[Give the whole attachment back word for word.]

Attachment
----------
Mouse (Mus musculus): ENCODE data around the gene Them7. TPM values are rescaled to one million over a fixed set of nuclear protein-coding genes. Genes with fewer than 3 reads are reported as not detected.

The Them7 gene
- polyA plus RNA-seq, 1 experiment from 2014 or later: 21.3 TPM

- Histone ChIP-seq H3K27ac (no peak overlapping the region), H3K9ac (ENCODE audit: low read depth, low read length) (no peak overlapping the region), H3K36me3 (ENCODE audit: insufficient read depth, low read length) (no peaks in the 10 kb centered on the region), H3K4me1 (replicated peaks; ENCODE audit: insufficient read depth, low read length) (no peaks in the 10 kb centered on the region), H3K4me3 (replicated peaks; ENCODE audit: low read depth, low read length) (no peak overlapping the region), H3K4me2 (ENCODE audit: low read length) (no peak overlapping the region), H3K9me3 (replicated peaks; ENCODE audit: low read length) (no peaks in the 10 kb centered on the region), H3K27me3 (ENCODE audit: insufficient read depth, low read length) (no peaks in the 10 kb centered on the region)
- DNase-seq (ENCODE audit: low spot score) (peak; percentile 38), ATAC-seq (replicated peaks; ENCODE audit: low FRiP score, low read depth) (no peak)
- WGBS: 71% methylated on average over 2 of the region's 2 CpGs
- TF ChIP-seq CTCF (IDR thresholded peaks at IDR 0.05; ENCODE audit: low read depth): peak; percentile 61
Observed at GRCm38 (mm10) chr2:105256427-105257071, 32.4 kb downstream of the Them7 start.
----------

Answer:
Mouse (Mus musculus): ENCODE data around the gene Them7. TPM values are rescaled to one million over a fixed set of nuclear protein-coding genes. Genes with fewer than 3 reads are reported as not detected.

The Them7 gene
- polyA plus RNA-seq, 1 experiment from 2014 or later: 21.3 TPM

- Histone ChIP-seq H3K27ac (no peak overlapping the region), H3K9ac (ENCODE audit: low read depth, low read length) (no peak overlapping the region), H3K36me3 (ENCODE audit: insufficient read depth, low read length) (no peaks in the 10 kb centered on the region), H3K4me1 (replicated peaks; ENCODE audit: insufficient read depth, low read length) (no peaks in the 10 kb centered on the region), H3K4me3 (replicated peaks; ENCODE audit: low read depth, low read length) (no peak overlapping the region), H3K4me2 (ENCODE audit: low read length) (no peak overlapping the region), H3K9me3 (replicated peaks; ENCODE audit: low read length) (no peaks in the 10 kb centered on the region), H3K27me3 (ENCODE audit: insufficient read depth, low read length) (no peaks in the 10 kb centered on the region)
- DNase-seq (ENCODE audit: low spot score) (peak; percentile 38), ATAC-seq (replicated peaks; ENCODE audit: low FRiP score, low read depth) (no peak)
- WGBS: 71% methylated on average over 2 of the region's 2 CpGs
- TF ChIP-seq CTCF (IDR thresholded peaks at IDR 0.05; ENCODE audit: low read depth): peak; percentile 61
Observed at GRCm38 (mm10) chr2:105256427-105257071, 32.4 kb downstream of the Them7 start.